How DFW Play brings Bengali American stories to life in Dallas
Sudhanya Basu remembers a childhood surrounded by Bengali culture. Growing up in Kharagpur, India, she spent days reading Satyajit Ray’s mystery novels and watching director Mrinal Sen’s award-winning films.
Basu now lives in Coppell and has a 10-year-old daughter. Worried that her daughter would get disconnected from her Bengali heritage and history, she joined DFW Play, a local Bengali theater group. The group has around 60 members and puts on plays and traditional dance dramas across North Texas and the country. They also host group improv workshops that are open to anyone, irrespective of whether they can speak Bengali.
DFW Play hosted its annual Fest O’ Theatre last weekend at the Moody Performance Hall. Rajarshi Bhattacharyya, who founded the organization in 2015, said that the festival aims to give a platform to Bengali culture, which doesn't get much representation in America.
“I wanted to bring like-minded people together … and give them a free hand to express their artistic sensibilities,” Bhattacharyya said.
Four shows were performed during the festival organized by DFW Play, including a play from Basu.
"The One, Forgotten," written by Basu, is a bilingual play about an immigrant to the U.S. remembering his time as a student in India in the 1970s. Back then, a movement about income inequality in Calcutta erupted into violent protests at Presidency University.
“The police brutality was so high that some of the students … would be tortured so badly … students whose parents were influential in society had the opportunity to send their children away to countries outside India, but not everyone could do that,” Basu said.
Though she had never written an original script, Basu said Bhattacharyya encouraged her to write "The One, Forgotten," knowing that she was an avid reader and liked to post her writing on Facebook.
“Earlier, we mostly [performed] adaptations of writings from Bengal’s rich literary history. Rajarshi started conceptualizing how we can create original works of art and asked me to write something,” Basu said.
Out of the four shows in Fest O’ Theatre, "The One, Forgotten" was the only one with a youth cast. Basu said she wanted to help Bengali American children in her community learn about their culture through the play.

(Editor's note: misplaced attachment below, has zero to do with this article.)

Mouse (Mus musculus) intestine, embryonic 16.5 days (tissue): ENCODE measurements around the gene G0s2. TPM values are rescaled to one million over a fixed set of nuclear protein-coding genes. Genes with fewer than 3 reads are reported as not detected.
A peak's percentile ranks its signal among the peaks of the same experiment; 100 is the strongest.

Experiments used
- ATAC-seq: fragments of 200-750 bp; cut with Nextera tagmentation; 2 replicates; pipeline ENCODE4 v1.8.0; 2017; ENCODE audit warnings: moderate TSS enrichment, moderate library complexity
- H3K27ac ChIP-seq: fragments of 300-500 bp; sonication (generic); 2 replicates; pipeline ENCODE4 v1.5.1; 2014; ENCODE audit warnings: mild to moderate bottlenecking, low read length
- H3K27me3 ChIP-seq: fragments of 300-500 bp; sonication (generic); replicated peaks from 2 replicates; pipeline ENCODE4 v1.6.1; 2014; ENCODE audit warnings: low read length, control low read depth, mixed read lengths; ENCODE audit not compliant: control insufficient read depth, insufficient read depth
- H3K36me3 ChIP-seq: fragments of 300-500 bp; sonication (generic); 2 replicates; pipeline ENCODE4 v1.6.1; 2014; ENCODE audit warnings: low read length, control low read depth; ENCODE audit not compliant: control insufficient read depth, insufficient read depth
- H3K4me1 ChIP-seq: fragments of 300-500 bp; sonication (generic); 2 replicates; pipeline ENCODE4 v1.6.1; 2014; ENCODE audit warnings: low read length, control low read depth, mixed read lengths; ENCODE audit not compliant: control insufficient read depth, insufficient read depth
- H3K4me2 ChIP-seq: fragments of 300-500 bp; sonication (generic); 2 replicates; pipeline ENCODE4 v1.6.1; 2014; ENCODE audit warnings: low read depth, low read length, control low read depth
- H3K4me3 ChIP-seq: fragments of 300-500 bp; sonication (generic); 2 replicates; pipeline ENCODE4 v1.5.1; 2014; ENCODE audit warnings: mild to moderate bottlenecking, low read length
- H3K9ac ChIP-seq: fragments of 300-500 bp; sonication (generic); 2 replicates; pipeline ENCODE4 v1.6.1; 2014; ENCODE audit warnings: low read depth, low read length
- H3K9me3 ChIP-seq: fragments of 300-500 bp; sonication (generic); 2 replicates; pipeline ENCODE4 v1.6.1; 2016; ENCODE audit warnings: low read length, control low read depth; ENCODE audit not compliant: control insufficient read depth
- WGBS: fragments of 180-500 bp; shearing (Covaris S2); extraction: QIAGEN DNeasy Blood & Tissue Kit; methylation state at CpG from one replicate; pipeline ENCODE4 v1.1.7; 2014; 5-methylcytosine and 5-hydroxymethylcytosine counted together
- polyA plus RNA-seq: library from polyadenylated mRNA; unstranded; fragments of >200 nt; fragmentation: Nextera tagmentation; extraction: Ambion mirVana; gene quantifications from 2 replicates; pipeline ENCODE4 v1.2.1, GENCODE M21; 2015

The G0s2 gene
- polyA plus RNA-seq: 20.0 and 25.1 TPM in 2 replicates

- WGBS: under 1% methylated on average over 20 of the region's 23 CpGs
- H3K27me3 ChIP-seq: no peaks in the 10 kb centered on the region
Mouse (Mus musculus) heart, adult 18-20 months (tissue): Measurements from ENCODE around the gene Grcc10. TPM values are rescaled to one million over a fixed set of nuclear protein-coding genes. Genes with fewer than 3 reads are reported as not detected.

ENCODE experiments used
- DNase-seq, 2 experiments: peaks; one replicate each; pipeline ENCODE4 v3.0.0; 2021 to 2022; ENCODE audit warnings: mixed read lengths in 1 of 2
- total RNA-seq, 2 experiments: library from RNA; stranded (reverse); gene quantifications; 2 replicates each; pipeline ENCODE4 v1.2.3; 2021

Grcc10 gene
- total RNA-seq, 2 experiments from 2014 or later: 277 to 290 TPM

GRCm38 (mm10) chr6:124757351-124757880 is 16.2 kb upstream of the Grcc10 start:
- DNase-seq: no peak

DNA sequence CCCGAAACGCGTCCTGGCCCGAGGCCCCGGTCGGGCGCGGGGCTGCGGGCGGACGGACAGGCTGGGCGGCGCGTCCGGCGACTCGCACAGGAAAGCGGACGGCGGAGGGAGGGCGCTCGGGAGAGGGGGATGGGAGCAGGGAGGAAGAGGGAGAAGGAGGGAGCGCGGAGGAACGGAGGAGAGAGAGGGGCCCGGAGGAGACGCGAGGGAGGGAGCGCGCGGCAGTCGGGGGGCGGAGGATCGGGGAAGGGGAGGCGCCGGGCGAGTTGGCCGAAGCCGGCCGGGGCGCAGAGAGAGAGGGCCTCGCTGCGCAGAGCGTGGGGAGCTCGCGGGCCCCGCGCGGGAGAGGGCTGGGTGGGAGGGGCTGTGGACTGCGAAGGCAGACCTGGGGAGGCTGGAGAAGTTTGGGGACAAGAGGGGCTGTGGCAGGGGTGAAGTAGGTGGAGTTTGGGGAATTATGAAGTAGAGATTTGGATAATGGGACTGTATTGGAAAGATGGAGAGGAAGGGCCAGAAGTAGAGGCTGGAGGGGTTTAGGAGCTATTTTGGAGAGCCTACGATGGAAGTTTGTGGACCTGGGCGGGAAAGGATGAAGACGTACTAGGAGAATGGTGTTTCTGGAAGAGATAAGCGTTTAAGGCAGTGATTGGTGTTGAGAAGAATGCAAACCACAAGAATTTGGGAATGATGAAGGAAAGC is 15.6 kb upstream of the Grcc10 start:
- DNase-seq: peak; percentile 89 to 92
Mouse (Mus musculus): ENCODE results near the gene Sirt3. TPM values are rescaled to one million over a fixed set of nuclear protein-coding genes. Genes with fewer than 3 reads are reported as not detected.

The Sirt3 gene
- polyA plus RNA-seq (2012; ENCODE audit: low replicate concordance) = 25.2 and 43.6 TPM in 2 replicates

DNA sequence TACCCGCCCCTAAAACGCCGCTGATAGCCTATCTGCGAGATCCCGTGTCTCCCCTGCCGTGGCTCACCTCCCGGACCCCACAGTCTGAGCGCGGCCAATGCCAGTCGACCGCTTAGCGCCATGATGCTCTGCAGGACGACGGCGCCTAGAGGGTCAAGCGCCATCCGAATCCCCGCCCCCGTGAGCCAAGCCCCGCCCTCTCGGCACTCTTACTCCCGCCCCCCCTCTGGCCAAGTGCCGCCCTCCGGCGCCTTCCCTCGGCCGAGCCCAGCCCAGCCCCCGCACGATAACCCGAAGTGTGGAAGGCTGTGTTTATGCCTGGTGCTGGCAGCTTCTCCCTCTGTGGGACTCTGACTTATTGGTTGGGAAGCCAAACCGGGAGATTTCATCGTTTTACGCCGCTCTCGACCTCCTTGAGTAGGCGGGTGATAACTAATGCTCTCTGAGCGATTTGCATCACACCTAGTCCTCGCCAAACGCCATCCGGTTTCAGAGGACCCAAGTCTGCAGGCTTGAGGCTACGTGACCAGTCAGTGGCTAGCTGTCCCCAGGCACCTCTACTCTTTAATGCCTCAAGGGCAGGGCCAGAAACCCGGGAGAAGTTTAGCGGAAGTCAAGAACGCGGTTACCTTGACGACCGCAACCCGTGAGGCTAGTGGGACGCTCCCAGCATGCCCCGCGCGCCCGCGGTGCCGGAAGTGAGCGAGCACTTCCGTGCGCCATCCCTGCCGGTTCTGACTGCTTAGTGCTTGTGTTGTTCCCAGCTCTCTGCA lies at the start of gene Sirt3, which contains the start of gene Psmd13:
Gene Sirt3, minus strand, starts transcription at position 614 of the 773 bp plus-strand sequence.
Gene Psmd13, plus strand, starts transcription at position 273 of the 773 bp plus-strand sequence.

“Our generation, we have heard [about the violent protests of the 1970s] firsthand, from our parents. … It is important that our children know about this incident … because it basically changed the political structure of Bengal,” Basu said.
Vedant Bhattacharyya, 18, son of DFW Play’s founder Rajarshi Bhattacharyya, played Anik, the protagonist of "The One, Forgotten." He’s been acting in DFW Play shows since the fifth grade and said it has helped him learn about Bengali culture.
“I did grow up in a pure Bengali household [but] I am very Americanized to that same extent, so I get to learn about it a little more through every different play we do,” Vedant Bhattacharyya said.
In addition to "The One, Forgotten," DFW play also produced a performance of "Chandalika," a classical dance drama written by Nobel laureate Rabindranath Tagore that explores caste discrimination in Bengali society for the festival.
Fest O’ Theatre was also a stage for Bengali artists outside of Dallas. Washington D.C.-based company Ebong Theatrix put on "Beporowa," a farcical play about a woman coming back from the dead. San Francisco-based group BAAT performed "Asol Kotha Holo," the story of two college friends reuniting.
Rajarshi Bhattacharyya said that he hopes events like Fest O’ Theatre help to tell the unique story of Bengali immigrants in the U.S.
“Our story, … the Bengali story [in America]… needs to be crafted in an original way,” Bhattacharyya said. “We could simply pick a story from a writer back in Calcutta — and preserving our culture is important — but we have a lot of stories to tell ourselves.”
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